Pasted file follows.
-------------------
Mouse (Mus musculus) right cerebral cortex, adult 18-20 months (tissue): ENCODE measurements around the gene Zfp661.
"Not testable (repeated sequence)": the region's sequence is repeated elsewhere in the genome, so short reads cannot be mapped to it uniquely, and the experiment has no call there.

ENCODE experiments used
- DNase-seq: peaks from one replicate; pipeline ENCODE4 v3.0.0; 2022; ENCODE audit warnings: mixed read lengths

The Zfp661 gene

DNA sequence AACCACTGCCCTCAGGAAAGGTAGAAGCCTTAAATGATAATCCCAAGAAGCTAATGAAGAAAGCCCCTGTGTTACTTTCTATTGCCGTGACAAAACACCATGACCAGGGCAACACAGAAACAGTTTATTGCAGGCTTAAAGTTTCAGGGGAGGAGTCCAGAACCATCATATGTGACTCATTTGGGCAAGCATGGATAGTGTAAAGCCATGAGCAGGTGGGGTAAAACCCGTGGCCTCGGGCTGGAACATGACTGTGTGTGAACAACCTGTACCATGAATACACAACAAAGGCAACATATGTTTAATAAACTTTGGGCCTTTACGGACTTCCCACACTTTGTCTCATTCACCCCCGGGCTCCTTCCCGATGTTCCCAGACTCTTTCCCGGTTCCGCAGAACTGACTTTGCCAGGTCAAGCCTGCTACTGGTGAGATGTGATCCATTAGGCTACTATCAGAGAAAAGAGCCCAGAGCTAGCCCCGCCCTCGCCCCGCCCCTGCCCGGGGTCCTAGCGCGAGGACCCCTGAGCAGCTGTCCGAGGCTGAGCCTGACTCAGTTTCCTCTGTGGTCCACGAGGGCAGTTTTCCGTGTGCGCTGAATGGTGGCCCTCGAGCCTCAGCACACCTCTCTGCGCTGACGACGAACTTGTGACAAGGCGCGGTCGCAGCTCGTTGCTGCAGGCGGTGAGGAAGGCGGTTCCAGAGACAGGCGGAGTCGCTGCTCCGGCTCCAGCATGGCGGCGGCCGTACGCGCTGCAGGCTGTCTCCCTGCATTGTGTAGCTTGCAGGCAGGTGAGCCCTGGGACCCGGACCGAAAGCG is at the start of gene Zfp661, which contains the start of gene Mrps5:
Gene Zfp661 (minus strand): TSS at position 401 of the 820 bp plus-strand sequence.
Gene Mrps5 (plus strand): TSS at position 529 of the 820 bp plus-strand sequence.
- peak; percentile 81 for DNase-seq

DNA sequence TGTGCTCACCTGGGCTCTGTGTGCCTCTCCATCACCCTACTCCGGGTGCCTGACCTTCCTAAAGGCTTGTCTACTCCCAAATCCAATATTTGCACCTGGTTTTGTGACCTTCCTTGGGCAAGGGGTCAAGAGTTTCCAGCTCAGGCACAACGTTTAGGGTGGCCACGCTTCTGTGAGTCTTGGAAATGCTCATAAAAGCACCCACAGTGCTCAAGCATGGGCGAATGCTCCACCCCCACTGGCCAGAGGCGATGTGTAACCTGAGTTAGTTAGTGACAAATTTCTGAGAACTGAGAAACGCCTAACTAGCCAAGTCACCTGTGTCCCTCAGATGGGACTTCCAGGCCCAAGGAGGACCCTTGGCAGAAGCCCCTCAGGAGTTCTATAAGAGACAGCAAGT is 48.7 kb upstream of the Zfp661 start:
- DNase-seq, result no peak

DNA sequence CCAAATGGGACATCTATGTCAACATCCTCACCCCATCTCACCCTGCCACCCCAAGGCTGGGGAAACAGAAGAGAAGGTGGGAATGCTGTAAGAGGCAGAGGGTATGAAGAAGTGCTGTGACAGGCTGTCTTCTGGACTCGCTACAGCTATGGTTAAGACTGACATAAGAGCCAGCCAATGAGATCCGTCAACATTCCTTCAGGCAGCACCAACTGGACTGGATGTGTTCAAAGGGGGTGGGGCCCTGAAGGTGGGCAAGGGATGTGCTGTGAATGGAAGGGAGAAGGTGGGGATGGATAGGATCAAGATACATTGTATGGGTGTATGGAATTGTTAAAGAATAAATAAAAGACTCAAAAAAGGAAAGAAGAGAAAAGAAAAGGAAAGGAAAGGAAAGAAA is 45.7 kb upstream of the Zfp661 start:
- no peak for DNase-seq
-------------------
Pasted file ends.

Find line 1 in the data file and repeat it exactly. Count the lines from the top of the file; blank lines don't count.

Mouse (Mus musculus) right cerebral cortex, adult 18-20 months (tissue): ENCODE measurements around the gene Zfp661.